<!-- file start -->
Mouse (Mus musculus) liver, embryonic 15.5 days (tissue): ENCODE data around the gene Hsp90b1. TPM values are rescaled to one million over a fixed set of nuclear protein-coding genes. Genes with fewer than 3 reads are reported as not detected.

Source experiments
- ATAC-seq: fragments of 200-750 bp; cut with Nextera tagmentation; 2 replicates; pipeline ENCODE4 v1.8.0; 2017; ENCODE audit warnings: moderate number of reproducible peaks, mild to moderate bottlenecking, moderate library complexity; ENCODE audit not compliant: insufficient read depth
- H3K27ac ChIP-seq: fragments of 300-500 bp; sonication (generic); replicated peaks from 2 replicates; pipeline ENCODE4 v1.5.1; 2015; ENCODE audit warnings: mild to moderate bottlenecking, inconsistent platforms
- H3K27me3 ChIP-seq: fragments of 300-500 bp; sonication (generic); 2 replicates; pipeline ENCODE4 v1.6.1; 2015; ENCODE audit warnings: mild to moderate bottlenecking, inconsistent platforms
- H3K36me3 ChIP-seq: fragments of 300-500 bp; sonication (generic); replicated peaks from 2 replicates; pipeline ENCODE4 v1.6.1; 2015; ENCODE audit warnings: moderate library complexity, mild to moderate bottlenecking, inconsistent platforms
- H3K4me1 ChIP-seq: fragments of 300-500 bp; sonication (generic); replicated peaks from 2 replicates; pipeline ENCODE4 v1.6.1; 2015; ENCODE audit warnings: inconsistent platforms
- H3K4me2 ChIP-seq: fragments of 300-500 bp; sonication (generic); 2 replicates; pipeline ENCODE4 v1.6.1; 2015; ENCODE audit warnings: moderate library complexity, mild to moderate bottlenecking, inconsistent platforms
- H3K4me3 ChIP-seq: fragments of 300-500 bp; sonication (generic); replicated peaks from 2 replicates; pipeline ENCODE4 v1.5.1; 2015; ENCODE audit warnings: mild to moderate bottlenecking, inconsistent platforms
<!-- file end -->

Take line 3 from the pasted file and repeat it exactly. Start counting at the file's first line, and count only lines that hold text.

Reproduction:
- ATAC-seq: fragments of 200-750 bp; cut with Nextera tagmentation; 2 replicates; pipeline ENCODE4 v1.8.0; 2017; ENCODE audit warnings: moderate number of reproducible peaks, mild to moderate bottlenecking, moderate library complexity; ENCODE audit not compliant: insufficient read depth